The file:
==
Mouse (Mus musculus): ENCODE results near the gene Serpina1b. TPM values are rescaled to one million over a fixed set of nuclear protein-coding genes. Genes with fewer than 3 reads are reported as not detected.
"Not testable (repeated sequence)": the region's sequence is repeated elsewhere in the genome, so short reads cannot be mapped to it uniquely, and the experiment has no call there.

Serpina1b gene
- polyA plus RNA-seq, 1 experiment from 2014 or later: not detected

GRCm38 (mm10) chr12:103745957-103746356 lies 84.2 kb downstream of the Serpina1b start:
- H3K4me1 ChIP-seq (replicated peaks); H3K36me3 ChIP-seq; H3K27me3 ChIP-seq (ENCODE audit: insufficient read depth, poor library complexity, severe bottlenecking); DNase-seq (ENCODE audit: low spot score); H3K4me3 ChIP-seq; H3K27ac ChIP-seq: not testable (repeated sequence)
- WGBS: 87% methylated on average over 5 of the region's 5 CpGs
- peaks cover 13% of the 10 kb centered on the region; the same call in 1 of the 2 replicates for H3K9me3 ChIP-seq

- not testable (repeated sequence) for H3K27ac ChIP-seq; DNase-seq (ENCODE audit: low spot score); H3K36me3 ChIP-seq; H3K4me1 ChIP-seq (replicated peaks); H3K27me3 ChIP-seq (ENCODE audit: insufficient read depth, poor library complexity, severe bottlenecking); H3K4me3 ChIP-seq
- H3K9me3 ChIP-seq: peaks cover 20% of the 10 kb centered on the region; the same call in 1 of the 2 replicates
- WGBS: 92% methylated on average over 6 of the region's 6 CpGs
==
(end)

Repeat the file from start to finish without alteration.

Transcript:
Mouse (Mus musculus): ENCODE results near the gene Serpina1b. TPM values are rescaled to one million over a fixed set of nuclear protein-coding genes. Genes with fewer than 3 reads are reported as not detected.
"Not testable (repeated sequence)": the region's sequence is repeated elsewhere in the genome, so short reads cannot be mapped to it uniquely, and the experiment has no call there.

Serpina1b gene
- polyA plus RNA-seq, 1 experiment from 2014 or later: not detected

GRCm38 (mm10) chr12:103745957-103746356 lies 84.2 kb downstream of the Serpina1b start:
- H3K4me1 ChIP-seq (replicated peaks); H3K36me3 ChIP-seq; H3K27me3 ChIP-seq (ENCODE audit: insufficient read depth, poor library complexity, severe bottlenecking); DNase-seq (ENCODE audit: low spot score); H3K4me3 ChIP-seq; H3K27ac ChIP-seq: not testable (repeated sequence)
- WGBS: 87% methylated on average over 5 of the region's 5 CpGs
- peaks cover 13% of the 10 kb centered on the region; the same call in 1 of the 2 replicates for H3K9me3 ChIP-seq

- not testable (repeated sequence) for H3K27ac ChIP-seq; DNase-seq (ENCODE audit: low spot score); H3K36me3 ChIP-seq; H3K4me1 ChIP-seq (replicated peaks); H3K27me3 ChIP-seq (ENCODE audit: insufficient read depth, poor library complexity, severe bottlenecking); H3K4me3 ChIP-seq
- H3K9me3 ChIP-seq: peaks cover 20% of the 10 kb centered on the region; the same call in 1 of the 2 replicates
- WGBS: 92% methylated on average over 6 of the region's 6 CpGs